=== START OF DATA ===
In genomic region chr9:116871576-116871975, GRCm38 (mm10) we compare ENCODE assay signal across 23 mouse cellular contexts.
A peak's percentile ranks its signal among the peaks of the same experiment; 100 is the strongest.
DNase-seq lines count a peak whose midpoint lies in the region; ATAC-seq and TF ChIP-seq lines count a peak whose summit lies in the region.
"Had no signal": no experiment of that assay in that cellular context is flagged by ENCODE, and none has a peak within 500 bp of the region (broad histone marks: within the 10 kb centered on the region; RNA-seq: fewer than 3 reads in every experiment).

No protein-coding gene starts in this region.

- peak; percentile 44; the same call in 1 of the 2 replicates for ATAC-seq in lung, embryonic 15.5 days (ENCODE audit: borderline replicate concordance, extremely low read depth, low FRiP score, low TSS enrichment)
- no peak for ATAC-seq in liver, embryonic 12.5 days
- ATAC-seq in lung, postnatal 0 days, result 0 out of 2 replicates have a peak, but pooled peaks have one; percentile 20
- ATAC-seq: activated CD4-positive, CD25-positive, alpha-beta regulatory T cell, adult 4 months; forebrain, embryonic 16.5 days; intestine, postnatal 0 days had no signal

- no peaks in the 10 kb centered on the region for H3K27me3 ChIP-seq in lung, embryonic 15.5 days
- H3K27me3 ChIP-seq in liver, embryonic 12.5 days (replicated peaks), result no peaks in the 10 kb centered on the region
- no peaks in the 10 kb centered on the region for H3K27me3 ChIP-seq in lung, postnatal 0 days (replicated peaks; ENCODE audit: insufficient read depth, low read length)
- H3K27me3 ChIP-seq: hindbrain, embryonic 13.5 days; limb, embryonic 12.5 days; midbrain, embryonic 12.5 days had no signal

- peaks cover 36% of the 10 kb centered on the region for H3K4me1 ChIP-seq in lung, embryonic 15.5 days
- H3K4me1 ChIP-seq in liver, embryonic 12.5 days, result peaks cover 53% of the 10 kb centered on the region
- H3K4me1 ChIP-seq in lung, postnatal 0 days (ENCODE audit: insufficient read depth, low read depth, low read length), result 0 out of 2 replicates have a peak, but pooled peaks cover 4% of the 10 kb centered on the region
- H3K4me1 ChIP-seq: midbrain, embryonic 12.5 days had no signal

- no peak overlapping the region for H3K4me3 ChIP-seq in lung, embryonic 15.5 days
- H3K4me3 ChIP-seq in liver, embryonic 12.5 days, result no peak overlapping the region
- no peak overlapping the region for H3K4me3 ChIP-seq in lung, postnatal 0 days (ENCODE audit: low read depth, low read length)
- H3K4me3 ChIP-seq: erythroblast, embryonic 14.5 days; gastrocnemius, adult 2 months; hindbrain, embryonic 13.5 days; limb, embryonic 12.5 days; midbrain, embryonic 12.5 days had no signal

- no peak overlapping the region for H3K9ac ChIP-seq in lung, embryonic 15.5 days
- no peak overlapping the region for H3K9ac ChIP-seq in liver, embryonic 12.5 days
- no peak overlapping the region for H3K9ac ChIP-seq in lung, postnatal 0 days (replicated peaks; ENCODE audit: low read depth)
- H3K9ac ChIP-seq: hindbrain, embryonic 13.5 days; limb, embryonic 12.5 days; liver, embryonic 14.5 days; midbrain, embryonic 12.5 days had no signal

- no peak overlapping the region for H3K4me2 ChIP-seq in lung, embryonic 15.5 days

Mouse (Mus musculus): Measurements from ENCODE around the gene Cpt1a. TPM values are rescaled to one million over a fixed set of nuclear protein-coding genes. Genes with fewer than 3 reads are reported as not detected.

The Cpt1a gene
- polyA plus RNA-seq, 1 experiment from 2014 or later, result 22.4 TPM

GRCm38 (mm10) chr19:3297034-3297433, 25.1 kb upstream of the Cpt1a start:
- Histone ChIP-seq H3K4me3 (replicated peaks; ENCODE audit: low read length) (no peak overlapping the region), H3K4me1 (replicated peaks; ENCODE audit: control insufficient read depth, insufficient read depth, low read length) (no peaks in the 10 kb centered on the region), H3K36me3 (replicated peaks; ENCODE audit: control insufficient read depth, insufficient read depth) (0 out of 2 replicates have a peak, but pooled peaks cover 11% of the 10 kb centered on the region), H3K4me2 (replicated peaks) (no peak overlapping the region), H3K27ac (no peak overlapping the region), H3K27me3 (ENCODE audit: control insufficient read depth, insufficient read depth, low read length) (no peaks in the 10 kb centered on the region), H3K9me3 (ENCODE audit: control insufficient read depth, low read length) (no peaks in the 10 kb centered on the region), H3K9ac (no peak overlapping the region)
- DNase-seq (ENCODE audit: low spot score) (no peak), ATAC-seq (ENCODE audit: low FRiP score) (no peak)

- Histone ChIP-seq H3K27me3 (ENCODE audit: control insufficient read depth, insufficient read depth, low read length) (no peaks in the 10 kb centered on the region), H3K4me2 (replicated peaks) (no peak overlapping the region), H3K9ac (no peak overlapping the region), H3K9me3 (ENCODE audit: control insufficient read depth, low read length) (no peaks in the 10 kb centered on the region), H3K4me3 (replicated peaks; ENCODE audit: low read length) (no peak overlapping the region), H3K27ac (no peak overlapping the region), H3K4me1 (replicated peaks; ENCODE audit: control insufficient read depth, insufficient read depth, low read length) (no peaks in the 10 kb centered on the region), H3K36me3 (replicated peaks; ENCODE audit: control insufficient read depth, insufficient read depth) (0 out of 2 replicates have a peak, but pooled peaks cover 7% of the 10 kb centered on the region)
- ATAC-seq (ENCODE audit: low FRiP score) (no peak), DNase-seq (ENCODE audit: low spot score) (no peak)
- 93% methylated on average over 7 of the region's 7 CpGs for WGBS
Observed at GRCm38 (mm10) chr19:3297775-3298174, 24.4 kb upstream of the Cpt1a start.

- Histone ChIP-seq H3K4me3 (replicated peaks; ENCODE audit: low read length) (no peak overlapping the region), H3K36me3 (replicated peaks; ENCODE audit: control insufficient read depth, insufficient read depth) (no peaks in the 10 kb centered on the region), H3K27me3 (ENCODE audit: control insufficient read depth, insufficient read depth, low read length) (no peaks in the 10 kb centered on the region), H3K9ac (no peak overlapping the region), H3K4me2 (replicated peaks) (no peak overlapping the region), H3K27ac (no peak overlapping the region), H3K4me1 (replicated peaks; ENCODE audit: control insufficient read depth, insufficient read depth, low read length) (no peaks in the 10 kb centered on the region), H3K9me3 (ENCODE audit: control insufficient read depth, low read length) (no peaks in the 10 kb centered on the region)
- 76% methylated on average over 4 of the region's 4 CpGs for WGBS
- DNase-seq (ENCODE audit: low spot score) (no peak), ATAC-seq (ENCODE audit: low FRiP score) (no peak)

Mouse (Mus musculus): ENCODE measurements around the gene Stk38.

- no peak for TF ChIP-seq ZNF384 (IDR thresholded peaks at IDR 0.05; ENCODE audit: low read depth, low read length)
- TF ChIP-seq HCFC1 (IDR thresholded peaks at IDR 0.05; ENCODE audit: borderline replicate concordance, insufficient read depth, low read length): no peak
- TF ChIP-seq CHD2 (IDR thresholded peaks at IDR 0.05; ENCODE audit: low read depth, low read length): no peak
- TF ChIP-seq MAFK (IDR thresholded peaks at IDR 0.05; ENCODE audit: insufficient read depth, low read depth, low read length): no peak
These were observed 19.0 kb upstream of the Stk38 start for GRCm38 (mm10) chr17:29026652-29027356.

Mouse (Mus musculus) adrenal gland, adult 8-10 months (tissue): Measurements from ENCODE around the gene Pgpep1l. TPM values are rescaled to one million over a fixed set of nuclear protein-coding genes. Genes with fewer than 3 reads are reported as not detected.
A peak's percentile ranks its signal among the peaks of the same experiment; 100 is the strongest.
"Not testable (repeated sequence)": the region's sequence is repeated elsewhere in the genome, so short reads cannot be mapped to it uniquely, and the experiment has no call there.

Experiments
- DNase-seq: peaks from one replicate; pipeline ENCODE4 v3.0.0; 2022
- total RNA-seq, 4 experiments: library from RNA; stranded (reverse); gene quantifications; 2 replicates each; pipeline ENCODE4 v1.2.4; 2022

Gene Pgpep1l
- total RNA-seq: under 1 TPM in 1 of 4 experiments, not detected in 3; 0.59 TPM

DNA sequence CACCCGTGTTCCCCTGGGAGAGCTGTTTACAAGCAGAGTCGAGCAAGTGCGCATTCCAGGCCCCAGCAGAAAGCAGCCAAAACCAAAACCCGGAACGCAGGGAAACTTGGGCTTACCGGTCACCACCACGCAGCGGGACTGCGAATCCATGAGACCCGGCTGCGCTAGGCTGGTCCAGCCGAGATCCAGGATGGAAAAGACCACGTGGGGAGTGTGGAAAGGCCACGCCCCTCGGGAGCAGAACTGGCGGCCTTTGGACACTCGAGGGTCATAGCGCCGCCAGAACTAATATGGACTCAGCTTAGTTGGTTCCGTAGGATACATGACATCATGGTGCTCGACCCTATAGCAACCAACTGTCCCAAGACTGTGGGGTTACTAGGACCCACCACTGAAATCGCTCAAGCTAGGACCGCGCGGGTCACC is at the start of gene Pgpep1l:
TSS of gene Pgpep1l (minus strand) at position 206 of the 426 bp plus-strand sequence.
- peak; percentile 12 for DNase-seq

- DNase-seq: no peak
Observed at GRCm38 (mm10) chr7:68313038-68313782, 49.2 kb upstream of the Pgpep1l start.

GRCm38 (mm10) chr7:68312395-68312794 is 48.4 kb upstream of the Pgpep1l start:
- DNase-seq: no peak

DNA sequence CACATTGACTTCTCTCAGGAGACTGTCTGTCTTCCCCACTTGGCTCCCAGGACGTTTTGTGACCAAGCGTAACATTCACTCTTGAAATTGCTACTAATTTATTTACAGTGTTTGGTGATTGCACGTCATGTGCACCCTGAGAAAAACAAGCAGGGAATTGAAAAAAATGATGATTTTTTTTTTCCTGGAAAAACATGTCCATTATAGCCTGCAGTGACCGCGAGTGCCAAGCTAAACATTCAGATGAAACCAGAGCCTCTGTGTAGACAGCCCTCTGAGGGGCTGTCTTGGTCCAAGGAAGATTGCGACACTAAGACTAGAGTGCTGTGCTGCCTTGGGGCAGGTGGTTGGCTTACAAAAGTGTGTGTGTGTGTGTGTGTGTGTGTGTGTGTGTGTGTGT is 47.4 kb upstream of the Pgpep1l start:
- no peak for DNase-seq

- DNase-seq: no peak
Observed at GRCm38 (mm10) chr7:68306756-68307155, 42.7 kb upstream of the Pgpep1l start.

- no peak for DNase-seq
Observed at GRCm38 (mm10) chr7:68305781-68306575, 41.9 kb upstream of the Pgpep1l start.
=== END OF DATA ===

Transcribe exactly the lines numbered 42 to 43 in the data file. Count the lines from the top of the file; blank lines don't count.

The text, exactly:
- TF ChIP-seq HCFC1 (IDR thresholded peaks at IDR 0.05; ENCODE audit: borderline replicate concordance, insufficient read depth, low read length): no peak
- TF ChIP-seq CHD2 (IDR thresholded peaks at IDR 0.05; ENCODE audit: low read depth, low read length): no peak